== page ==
“The downgrade reflects our expectation of lackluster GDP growth in South Africa, against a backdrop of relatively high current account deficits, rising general government debt, and the potential volatility and cost of external financing, the ratings services said in a statement.
Standard & Poor also lowered the long-term local currency rating to 'BBB+' from 'A'.
“We also lowered the short-term foreign currency rating to 'A-3' from 'A-2' and affirmed the short-term local currency rating at 'A-2'. We also affirmed the long- and short-term South Africa national ratings at ‘zaAAA’ and 'zaA-1’.”
The ratings services said a prolonged strike in the platinum sector, as well as weak domestic and external demand, led GDP to contract in the first quarter of 2014 and is likely to depress second-quarter GDP growth.
The strike has led to a 25 per cent contraction in mining and quarrying output, and contributed to the overall economy contracting by 0.6 per cent of GDP in the first quarter of 2014. It will likely lead either to another contraction or to only-feeble growth in the second quarter as well as disappointing growth for the full year.
“We now expect full-year GDP growth of 1.9 per cent in 2014, rising to 2.9 per cent in 2015 and 3.2 per cent in 2016. This follows slow growth of 1.9 per cent in 2013 and 2.5 per cent in 2012, also partially due to prolonged strikes in the automotive sector in 2013 and the mining sector's wildcat strikes of 2012, and highlights a prolonged lackluster period for a country at this stage of development.”
While South Africa's fiscal outturn has held up so far, the fiscal stance over the next few years may become exposed to lower-than-expected economic growth, pressures from a new round of public-sector wage negotiations, and increased public spending needs. Although we expect the treasury to abide by its expenditure ceiling, slowing growth may reduce revenues and possibly place overall fiscal targets beyond reach.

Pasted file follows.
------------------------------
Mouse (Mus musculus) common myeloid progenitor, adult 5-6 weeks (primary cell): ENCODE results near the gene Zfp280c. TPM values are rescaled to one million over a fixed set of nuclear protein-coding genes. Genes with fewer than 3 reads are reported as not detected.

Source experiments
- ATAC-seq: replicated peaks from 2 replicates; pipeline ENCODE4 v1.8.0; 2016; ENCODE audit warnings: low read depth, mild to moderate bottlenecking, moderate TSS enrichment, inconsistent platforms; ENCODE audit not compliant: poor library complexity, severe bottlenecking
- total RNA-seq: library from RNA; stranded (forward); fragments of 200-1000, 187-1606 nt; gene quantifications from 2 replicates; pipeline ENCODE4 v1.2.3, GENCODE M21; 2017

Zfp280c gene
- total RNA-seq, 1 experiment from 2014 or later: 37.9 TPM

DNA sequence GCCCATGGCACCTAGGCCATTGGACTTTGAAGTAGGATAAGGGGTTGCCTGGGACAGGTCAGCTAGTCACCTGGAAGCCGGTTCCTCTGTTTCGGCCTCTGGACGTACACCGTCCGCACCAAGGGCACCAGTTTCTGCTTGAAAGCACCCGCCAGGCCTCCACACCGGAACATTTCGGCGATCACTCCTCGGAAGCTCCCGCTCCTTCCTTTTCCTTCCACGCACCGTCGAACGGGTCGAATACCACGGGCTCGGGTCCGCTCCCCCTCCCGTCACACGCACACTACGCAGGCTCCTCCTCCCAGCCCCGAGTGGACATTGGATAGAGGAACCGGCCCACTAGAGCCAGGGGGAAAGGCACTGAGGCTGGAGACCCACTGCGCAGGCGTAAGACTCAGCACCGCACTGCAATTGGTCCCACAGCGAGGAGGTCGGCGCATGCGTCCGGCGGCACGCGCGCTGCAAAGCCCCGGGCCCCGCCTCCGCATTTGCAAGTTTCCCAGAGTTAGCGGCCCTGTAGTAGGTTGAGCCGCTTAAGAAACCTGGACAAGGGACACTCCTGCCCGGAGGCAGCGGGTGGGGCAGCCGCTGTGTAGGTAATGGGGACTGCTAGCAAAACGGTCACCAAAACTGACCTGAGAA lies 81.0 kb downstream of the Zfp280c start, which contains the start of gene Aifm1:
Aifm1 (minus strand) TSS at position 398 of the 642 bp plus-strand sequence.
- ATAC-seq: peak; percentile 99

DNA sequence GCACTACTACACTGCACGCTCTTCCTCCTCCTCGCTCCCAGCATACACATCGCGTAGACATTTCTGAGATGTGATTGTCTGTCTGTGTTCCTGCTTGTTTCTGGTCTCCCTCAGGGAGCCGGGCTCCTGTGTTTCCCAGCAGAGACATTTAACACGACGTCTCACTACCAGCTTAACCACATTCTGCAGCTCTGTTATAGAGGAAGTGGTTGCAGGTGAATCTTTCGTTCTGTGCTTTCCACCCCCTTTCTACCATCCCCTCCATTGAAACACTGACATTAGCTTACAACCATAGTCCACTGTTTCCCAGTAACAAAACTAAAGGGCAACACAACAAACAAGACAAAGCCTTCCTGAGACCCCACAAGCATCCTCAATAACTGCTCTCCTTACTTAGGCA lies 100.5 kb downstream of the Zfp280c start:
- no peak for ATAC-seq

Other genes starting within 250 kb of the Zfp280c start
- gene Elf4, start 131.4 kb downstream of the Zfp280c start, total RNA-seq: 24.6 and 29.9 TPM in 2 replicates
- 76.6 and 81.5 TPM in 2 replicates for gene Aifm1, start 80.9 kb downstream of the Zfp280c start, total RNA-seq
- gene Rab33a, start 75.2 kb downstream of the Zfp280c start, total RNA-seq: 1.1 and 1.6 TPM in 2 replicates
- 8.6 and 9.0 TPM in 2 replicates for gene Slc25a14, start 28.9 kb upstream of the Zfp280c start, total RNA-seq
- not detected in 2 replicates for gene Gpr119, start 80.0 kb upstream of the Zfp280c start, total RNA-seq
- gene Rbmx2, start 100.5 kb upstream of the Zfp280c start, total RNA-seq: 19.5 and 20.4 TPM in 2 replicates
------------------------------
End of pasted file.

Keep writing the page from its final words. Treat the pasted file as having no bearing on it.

General government debt, net of liquid assets, increased to 40 per cent of GDP in 2013, from 23 per cent in 2008, and we expect it to reach 46 per cent by 2017. Although little of the government's debt stock is denominated in foreign currency, non-residents hold 37 per cent of the government's rand-denominated debt.
The ratings are also constrained by sizable current account deficits. Although the rand floats and is an actively traded currency (according to the BIS triennial survey of foreign exchange dealing, it is traded in 1.1 per cent of global foreign-exchange contracts), the portfolio and other investment flows that finance these deficits can be volatile and can vary in price. Movements could come from global changes in risk appetite or from foreign investors reappraising prospective returns in the event of growth or policy slippage in South Africa. While capital inflows have resumed since February 2014--after a period of withdrawal--another reappraisal of risk is possible.
Slow growth and strikes may heighten both fiscal and external pressures.
Standard & Poor noted that the long-term local currency sovereign rating on South Africa is two notches above the long-term foreign currency sovereign rating.
This is because we believe that the sovereign's flexibility in its own currency is supported by the South African Reserve Bank's independent monetary policy and a large active local currency fixed-income market.
It said that the stable outlook reflects the agency’s view that current labour tensions will be resolved and that lackluster economic performance will not affect South Africa's fiscal and external balance beyond our revised expectations.
“We could lower the ratings if South Africa's business and investment climate weakens further, for instance if labour disputes fester. We could also lower the ratings if external imbalances continue to increase, or funding for South Africa's current account or fiscal deficits becomes more difficult or costly.”
The ratings services said that it could raise the ratings if an improvement in investment and economic growth prospects produces stronger government and external debt positions than we currently expect.